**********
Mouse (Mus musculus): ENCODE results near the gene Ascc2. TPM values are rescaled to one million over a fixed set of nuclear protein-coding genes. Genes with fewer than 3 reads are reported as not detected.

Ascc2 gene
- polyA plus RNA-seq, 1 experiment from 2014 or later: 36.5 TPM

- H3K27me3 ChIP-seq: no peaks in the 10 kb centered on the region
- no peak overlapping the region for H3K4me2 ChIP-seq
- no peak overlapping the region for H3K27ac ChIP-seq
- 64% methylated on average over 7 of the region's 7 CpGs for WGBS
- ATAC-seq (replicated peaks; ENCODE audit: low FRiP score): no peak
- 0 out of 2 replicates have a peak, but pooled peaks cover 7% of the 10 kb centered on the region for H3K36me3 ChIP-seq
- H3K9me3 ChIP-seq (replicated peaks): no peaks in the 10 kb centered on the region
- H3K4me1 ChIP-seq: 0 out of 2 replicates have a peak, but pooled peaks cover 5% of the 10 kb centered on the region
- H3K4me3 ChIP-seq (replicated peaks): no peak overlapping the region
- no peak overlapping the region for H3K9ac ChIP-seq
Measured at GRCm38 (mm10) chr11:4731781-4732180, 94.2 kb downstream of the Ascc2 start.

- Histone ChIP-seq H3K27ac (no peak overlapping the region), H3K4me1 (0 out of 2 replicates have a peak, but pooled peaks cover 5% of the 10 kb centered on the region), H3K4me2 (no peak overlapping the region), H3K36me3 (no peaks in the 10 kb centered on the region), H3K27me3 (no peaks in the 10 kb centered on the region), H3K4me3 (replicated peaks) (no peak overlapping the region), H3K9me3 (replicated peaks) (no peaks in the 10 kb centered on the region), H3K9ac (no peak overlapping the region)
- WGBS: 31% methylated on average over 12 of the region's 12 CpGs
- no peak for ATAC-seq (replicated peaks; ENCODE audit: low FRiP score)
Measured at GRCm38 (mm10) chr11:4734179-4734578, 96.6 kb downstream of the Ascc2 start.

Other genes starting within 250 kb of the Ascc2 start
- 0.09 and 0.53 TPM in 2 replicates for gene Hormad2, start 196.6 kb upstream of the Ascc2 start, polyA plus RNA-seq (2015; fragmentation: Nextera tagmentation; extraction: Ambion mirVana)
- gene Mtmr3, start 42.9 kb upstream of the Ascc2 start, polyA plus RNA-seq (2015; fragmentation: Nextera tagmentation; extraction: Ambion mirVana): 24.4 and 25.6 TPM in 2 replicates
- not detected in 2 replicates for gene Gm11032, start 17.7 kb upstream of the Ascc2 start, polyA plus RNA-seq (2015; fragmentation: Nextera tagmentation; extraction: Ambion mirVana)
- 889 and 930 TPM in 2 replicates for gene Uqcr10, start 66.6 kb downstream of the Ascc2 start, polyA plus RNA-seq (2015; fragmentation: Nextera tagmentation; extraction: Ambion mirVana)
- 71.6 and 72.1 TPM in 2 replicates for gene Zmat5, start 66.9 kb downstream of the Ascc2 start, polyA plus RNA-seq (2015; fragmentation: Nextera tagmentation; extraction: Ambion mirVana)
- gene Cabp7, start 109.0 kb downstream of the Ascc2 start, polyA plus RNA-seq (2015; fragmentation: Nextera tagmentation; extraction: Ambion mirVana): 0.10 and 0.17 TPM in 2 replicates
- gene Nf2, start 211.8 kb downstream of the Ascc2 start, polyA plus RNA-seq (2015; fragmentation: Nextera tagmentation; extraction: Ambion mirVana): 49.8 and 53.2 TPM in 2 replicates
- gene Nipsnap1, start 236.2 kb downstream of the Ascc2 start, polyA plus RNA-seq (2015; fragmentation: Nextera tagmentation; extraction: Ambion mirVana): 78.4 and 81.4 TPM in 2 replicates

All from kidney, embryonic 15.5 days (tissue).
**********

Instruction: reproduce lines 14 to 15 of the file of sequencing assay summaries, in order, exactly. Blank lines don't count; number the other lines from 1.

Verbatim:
Measured at GRCm38 (mm10) chr11:4731781-4732180, 94.2 kb downstream of the Ascc2 start.

- Histone ChIP-seq H3K27ac (no peak overlapping the region), H3K4me1 (0 out of 2 replicates have a peak, but pooled peaks cover 5% of the 10 kb centered on the region), H3K4me2 (no peak overlapping the region), H3K36me3 (no peaks in the 10 kb centered on the region), H3K27me3 (no peaks in the 10 kb centered on the region), H3K4me3 (replicated peaks) (no peak overlapping the region), H3K9me3 (replicated peaks) (no peaks in the 10 kb centered on the region), H3K9ac (no peak overlapping the region)